Martha Soukup's Tent City focuses on two sets of families facing a similar problem. Directed by Margo Hall, it features Soren Oliver as a multigenerational Archie Bunker stereotype, Jessica Bates as his wife, and Melvign Badiola as the homeless person camping out in their front yard. Soukup, however, has put a unique spin on the situation as Andrew, Janet, and Rudy contrast San Francisco's 1906 earthquake (whose survivors reached out to help other) and today's situation, in which homeowners don't want interlopers deflating their property values.
|Jessica Bates and Melvign Badiola in a scene from Tent City|
(Photo by: Jim Norrena)
In Garret Jon Groenveld's poignant play, On the Docks (also directed by Katja Rivera), an Irish father in Boston (Jessica Bates) tells his son, Mike (JD Scalzo), that with the rest of his children grown up and out of house, it's time for Mike to head west to seek his fortune. Promising the 12-year-old boy that his uncle in San Francisco (Soren Oliver) will help him find work with the men building ships for World War II, he gives Mike a train ticket and bids his boy farewell.
Upon arriving in the Bay area, Mike finds himself in the middle of tense times between unions and management. After his uncle prevails upon a friend to get Mike a job (because they need someone small enough to do a specific job), the boy starts to make friends and move on to other job positions. By the time he has married, bought a house, and has a child on the way, he is asked to join a picket line. Mike must choose between lending support to his fellow workers or risking the income he needs to support his family.
|JD Scalzo and Jessica Bates in a scene from On The Docks|
(Photo by: Jim Norrena)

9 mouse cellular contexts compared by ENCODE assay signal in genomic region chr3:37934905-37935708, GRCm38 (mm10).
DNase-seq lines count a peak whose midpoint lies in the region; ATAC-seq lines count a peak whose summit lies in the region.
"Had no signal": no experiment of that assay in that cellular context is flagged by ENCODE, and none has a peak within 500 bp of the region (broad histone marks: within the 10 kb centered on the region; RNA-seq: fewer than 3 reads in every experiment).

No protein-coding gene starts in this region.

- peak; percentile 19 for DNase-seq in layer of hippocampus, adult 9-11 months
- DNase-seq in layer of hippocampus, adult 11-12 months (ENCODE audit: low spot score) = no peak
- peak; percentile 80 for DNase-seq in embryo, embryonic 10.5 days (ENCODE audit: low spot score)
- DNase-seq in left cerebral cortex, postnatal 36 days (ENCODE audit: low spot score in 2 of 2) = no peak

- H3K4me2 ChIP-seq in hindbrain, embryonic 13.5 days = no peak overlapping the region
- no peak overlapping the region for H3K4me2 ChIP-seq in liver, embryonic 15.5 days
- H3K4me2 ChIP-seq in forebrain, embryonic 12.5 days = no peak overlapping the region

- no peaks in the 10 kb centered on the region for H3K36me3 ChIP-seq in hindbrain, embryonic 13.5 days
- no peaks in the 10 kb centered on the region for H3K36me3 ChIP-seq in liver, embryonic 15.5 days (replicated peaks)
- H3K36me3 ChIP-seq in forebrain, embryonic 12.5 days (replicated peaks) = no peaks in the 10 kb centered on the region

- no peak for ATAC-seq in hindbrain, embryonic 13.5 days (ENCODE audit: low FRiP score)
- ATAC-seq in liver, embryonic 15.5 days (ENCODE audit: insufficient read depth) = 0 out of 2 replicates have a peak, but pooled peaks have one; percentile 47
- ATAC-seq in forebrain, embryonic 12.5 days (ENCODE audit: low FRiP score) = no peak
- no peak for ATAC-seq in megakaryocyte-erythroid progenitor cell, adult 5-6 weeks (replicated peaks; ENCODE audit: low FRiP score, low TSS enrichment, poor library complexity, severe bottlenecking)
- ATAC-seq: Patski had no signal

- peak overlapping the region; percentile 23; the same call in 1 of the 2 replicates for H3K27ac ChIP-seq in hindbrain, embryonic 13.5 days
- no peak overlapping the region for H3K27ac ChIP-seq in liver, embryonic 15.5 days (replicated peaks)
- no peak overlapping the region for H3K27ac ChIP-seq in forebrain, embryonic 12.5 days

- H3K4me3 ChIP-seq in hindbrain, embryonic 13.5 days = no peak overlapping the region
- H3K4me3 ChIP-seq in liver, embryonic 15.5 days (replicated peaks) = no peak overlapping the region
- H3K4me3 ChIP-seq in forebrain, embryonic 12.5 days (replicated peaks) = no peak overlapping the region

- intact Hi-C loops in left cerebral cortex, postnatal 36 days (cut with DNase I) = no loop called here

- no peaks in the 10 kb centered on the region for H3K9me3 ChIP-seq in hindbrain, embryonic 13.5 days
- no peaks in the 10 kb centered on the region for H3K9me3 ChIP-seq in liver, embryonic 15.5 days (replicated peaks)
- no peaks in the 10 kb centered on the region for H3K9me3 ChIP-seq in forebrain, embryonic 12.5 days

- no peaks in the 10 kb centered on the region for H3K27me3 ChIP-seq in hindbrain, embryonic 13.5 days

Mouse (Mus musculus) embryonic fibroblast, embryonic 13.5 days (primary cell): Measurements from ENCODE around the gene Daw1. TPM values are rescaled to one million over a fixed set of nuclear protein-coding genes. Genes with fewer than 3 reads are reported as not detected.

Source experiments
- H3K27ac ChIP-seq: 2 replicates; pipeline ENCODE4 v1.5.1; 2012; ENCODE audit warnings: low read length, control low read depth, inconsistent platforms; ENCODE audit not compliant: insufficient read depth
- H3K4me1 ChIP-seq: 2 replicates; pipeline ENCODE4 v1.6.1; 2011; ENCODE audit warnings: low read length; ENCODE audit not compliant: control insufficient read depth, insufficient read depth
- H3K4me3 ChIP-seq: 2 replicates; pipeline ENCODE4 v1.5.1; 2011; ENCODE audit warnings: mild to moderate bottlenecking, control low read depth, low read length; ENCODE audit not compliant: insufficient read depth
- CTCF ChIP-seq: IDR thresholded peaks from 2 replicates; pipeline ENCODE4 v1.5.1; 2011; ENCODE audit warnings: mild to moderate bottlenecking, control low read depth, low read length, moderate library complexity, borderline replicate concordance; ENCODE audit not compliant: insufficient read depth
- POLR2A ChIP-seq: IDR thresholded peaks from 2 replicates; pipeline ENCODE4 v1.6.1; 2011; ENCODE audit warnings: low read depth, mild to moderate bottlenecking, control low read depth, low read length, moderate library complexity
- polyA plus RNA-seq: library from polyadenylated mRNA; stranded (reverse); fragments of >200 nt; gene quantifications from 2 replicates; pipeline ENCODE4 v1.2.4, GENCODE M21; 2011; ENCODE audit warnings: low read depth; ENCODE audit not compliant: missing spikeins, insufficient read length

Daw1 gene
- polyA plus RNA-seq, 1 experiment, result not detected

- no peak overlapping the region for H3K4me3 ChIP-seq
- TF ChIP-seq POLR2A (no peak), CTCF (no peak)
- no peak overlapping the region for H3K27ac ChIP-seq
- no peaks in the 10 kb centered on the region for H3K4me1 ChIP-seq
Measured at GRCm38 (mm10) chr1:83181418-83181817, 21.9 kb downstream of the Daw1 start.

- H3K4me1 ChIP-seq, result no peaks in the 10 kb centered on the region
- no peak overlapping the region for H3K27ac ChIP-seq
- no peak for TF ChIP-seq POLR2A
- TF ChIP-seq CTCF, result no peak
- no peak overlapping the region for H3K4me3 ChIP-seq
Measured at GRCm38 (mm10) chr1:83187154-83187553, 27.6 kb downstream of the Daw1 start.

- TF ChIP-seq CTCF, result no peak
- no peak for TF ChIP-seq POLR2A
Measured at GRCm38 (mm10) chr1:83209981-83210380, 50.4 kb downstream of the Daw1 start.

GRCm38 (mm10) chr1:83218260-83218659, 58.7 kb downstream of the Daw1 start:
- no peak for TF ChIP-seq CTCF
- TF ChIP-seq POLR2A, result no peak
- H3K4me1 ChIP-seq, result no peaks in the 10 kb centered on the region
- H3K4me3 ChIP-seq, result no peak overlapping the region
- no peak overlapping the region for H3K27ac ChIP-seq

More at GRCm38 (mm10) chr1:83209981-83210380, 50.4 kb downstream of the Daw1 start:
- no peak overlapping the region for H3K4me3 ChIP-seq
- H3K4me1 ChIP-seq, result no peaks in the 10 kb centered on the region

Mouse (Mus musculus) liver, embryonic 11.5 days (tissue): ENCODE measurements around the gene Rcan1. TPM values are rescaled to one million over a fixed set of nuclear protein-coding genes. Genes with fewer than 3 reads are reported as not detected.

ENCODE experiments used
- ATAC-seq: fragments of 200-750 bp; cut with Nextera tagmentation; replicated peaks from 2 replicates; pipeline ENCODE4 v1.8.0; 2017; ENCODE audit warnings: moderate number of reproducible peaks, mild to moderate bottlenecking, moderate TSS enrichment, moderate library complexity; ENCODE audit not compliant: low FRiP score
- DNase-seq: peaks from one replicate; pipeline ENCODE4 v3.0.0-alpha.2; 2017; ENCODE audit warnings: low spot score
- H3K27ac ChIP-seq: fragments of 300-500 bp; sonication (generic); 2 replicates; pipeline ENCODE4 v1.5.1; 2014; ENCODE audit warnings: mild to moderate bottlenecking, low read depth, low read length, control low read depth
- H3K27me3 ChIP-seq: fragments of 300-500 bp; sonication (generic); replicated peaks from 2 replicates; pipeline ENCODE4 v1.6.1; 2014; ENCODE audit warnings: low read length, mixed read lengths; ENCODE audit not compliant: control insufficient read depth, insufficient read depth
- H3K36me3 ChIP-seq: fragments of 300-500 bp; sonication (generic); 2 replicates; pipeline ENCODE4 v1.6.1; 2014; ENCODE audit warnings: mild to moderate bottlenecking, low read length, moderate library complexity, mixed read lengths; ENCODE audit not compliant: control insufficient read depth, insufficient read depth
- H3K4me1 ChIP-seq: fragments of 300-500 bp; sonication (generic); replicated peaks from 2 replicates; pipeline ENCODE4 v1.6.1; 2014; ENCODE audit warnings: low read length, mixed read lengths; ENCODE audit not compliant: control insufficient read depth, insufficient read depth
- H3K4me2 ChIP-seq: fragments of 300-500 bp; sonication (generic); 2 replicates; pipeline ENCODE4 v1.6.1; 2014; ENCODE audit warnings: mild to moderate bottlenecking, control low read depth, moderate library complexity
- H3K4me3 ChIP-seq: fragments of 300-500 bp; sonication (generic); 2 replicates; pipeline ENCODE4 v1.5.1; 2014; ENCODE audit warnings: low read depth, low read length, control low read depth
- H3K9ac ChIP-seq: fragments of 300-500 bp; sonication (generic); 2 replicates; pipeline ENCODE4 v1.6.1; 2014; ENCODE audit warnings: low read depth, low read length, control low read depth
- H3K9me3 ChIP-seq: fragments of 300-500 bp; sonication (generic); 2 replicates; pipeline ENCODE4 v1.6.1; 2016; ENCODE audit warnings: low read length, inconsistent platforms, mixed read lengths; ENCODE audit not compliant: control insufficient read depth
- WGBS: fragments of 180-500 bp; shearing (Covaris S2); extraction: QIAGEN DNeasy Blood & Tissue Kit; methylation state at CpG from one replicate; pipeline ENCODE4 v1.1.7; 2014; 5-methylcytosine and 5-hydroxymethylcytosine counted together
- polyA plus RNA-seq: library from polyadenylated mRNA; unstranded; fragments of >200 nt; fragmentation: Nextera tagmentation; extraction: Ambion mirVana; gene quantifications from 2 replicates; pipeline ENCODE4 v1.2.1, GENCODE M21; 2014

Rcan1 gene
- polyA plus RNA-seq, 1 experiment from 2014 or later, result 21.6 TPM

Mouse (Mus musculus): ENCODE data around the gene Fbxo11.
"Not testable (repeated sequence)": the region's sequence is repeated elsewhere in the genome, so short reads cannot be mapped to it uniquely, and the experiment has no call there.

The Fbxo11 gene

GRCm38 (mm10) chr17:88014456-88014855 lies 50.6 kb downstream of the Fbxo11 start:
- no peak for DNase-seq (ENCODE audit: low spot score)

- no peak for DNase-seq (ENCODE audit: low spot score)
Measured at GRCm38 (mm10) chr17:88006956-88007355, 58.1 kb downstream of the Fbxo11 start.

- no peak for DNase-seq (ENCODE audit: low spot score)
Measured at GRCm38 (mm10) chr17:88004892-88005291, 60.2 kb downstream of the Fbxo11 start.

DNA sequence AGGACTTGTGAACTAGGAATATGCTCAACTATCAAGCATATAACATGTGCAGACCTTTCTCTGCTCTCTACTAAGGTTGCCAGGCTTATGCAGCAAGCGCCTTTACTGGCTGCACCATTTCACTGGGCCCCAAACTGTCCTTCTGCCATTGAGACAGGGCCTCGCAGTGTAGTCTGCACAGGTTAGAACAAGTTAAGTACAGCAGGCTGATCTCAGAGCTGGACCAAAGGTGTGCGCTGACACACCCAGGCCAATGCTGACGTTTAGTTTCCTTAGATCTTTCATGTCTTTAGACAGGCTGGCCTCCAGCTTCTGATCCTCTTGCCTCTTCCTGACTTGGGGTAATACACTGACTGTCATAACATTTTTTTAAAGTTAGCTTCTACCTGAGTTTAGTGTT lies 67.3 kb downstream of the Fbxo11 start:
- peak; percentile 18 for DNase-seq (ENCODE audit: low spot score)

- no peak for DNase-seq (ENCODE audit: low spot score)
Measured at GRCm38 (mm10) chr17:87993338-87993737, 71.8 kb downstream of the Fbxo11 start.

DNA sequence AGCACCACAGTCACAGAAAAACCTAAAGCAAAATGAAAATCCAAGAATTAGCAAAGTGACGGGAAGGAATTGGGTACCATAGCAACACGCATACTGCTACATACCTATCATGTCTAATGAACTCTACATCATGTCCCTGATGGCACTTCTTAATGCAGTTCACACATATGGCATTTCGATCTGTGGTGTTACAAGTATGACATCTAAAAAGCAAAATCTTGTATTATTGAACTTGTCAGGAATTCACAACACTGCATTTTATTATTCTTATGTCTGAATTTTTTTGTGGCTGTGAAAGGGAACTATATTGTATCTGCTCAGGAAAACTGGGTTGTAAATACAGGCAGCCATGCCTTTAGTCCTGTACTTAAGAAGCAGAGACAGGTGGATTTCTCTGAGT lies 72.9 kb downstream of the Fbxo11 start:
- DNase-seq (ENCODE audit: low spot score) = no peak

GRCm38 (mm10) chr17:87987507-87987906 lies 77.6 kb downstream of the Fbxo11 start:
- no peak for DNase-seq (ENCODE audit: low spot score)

One of the audience's favorite plays was Ruben Grijalva's Full Steam Ahead, which centered on the history of the Anchor Steam Brewery and the role Fritz Maytag played in the birth of the craft brewing movement. Directed by Norman Gee, Grijalva's play outlined the reason so many people were dissatisfied with American beers back in the 1960s and how, after purchasing a failing brewery, Maytag persevered at a trial-and-error method of crafting a better beer.
With Jessica Bates as a bartender, and Soren Oliver doing triple duty as Steese (the brewery's manager), a German guy, and another man, JD Scalzo portrayed Maytag as a young man trying to find a future for himself in a building that stands just a few blocks away from the theatre where Grijalva's play was performed. Cathleen Riddley drew extra laughs while rapidly switching wigs to indicate whether she was an American or a British girl of the 1960s.
|Jessica Bates and JD Scalzo in a scene from|
Full Steam Ahead (Photo by: Jim Norrena)
Although not as strong as some of the other plays, Victoria Chong Der's Graced (also directed by Norman Gee) focuses on a family struggling to make ends meet. Daniel (Melvign Badiola) keeps digging in the garden instead of making any effort to go out and look for a job. His sister, Grace (Karen Offereins), is a nurse who is exhausted from working multiple shifts while trying to care for their aging father. Pa (Jed Parsario) is not about to give up on life until he and Daniel can find the precious legacy left to them by their great grandfather from the Gold Rush days -- a gold spike that was buried somewhere on their ranch. Throughout the evening, Parsario was proving to be a gifted clown but, in this play, his portrayal of a wheezing, coughing elder so hunched over he could barely walk, added an extra level of poignancy to his big moment.